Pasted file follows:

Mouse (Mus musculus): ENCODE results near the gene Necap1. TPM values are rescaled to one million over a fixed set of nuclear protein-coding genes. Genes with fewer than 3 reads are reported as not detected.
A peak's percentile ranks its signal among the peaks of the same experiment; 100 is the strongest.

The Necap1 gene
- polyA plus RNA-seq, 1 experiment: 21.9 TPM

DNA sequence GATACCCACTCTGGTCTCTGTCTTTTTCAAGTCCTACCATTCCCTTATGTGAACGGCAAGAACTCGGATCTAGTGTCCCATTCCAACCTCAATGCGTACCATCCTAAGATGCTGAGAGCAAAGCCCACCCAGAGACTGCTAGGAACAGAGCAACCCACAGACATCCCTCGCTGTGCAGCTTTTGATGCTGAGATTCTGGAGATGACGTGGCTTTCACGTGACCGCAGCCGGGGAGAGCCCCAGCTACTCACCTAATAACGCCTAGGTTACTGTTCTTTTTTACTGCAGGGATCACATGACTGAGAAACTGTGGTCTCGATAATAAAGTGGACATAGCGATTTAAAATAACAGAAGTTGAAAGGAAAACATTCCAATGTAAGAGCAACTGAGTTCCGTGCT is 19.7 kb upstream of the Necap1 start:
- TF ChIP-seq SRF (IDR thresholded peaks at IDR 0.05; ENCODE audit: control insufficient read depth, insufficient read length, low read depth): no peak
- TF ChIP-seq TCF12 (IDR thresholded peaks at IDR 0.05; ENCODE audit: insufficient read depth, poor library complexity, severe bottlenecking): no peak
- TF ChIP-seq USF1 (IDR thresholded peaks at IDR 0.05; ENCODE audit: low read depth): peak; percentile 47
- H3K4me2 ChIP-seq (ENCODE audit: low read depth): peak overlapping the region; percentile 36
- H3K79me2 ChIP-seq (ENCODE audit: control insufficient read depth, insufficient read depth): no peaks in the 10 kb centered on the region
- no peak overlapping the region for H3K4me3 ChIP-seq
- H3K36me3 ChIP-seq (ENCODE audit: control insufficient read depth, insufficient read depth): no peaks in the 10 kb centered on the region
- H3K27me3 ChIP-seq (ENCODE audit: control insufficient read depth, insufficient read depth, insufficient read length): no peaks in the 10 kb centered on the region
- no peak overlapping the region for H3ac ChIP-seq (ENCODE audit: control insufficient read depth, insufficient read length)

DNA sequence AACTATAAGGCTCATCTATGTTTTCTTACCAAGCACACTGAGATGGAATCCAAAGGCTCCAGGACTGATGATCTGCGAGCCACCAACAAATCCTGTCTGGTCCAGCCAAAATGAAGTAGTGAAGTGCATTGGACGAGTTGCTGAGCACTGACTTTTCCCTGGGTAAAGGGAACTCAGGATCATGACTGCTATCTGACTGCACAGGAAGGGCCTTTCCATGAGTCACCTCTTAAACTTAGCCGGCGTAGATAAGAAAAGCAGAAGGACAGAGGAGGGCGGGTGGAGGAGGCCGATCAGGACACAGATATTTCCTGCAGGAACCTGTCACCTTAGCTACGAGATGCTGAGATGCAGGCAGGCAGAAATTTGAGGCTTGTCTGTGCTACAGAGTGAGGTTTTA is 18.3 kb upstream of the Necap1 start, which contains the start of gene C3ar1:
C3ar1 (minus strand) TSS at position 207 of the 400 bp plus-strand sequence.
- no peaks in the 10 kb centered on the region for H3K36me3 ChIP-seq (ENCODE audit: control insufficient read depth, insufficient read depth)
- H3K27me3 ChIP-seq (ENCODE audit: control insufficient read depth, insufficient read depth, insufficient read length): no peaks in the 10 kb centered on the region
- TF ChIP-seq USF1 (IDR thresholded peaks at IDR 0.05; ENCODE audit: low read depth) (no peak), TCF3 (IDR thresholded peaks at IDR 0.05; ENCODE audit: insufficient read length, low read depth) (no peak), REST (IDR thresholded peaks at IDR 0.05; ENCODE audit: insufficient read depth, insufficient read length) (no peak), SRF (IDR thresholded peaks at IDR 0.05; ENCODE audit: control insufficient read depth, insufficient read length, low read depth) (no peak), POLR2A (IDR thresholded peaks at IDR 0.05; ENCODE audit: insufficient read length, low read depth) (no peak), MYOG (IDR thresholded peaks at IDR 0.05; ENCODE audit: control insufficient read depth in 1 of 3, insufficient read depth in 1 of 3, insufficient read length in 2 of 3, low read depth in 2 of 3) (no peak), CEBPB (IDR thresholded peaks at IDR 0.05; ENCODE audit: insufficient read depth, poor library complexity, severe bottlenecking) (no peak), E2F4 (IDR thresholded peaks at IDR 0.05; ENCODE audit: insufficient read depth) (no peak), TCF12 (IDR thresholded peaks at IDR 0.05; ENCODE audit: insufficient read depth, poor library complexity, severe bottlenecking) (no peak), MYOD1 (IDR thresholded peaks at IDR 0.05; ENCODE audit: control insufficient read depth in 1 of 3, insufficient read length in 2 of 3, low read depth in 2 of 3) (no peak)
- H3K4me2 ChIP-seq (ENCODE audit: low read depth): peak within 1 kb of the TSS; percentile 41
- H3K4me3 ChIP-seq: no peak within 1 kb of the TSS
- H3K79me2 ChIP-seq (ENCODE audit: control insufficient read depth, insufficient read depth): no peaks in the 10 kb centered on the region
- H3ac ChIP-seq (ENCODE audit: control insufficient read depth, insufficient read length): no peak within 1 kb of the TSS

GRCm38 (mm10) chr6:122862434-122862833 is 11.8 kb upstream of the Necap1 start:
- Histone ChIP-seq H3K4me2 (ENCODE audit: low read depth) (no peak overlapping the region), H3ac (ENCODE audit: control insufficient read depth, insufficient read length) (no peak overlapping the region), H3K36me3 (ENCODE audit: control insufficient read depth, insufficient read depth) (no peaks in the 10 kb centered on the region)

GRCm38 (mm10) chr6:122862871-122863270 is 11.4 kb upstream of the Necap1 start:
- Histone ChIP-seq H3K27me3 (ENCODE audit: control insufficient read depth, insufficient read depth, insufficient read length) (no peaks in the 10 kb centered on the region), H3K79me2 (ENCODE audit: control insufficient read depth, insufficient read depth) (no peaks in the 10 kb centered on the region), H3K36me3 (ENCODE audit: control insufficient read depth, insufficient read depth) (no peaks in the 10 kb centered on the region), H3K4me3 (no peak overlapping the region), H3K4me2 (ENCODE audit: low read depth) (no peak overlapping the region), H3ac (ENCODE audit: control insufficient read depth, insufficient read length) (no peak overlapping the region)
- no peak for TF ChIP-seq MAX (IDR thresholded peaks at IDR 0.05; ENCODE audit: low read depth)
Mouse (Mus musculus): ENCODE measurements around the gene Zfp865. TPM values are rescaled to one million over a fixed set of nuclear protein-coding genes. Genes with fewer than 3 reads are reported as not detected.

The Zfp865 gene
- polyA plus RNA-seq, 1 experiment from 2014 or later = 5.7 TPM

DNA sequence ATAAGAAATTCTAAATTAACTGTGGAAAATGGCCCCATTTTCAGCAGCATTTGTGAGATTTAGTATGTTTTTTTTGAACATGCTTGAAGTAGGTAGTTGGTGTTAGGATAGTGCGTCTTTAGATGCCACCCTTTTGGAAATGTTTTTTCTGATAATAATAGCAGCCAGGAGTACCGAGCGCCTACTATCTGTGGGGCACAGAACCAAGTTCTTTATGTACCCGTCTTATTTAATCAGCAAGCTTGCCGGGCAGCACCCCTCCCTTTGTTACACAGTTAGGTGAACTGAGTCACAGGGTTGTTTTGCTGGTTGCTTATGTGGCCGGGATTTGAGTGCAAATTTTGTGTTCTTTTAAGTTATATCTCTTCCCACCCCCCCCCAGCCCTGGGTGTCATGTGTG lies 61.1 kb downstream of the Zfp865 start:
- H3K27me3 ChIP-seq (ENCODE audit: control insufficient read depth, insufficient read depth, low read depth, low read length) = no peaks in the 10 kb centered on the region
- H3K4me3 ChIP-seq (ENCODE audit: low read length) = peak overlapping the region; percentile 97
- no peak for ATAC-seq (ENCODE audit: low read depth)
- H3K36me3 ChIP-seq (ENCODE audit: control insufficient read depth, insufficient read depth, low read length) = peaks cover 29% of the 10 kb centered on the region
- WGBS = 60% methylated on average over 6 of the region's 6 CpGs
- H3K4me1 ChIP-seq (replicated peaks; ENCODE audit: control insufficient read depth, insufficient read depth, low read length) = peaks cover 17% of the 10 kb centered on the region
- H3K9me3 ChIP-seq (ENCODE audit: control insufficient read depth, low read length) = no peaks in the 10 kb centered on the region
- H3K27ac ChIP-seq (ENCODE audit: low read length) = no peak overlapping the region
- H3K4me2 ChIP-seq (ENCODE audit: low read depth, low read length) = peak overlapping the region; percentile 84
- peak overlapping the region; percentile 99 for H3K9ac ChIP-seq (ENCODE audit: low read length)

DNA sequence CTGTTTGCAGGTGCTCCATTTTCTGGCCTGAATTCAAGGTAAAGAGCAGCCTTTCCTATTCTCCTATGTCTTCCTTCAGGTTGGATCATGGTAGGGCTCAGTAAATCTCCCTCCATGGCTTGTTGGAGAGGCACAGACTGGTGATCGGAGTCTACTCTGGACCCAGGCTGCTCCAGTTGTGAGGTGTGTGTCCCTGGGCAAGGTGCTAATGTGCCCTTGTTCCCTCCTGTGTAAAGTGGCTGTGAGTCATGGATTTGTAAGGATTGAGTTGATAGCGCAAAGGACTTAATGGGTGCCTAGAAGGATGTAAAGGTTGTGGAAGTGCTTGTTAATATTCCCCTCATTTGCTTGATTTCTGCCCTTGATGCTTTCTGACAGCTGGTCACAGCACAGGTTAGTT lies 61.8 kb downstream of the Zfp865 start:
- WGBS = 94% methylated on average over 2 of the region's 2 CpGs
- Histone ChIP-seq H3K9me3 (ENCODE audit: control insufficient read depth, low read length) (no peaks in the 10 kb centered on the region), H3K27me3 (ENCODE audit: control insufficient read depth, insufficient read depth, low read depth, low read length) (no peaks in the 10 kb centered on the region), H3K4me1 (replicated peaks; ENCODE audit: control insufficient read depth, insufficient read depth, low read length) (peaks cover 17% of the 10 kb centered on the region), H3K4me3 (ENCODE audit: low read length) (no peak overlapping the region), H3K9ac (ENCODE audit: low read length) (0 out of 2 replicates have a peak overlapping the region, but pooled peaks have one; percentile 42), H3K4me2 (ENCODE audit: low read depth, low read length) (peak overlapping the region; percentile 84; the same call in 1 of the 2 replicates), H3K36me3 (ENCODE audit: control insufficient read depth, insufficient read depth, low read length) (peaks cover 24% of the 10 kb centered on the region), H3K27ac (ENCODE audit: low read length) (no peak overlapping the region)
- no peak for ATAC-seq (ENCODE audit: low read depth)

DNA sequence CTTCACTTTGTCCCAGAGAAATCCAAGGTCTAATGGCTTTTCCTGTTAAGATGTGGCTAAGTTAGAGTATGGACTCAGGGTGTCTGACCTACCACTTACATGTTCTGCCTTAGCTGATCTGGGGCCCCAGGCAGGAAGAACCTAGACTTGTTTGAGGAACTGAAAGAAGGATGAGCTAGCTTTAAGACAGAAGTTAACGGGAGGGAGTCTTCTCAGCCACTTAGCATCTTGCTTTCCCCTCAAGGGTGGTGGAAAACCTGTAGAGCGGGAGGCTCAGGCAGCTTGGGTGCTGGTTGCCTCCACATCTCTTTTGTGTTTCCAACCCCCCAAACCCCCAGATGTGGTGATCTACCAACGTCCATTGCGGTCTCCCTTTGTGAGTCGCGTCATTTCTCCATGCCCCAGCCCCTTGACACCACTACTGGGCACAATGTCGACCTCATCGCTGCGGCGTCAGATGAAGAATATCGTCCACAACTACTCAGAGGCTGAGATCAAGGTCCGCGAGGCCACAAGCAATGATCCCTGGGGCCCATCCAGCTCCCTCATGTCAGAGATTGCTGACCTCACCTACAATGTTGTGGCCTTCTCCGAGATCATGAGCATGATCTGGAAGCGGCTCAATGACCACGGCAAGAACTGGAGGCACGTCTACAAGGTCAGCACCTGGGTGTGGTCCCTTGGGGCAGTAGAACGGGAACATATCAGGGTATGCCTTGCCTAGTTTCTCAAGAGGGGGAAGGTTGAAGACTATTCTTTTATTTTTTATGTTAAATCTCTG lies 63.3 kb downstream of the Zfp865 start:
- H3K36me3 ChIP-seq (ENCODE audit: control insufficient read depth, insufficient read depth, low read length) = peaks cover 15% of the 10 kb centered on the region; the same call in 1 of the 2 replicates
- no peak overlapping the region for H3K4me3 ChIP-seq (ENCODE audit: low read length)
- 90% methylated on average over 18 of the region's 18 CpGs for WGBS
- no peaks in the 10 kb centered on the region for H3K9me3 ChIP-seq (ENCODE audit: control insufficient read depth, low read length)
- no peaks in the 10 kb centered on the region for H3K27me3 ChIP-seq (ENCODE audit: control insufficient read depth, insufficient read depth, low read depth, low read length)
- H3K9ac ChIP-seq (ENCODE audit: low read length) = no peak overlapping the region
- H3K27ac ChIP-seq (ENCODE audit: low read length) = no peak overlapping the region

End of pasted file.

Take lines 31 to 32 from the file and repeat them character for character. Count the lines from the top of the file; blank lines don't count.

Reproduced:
- polyA plus RNA-seq, 1 experiment from 2014 or later = 5.7 TPM

DNA sequence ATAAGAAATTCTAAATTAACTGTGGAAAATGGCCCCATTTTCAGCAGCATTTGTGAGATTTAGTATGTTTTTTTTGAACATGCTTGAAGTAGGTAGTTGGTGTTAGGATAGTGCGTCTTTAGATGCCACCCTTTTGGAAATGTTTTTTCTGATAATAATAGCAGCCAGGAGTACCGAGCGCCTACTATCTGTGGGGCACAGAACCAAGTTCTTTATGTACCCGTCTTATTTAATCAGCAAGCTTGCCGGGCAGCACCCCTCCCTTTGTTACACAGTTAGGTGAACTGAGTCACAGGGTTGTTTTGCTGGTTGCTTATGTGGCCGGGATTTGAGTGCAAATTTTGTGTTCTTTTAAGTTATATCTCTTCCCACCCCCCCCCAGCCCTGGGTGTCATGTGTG lies 61.1 kb downstream of the Zfp865 start: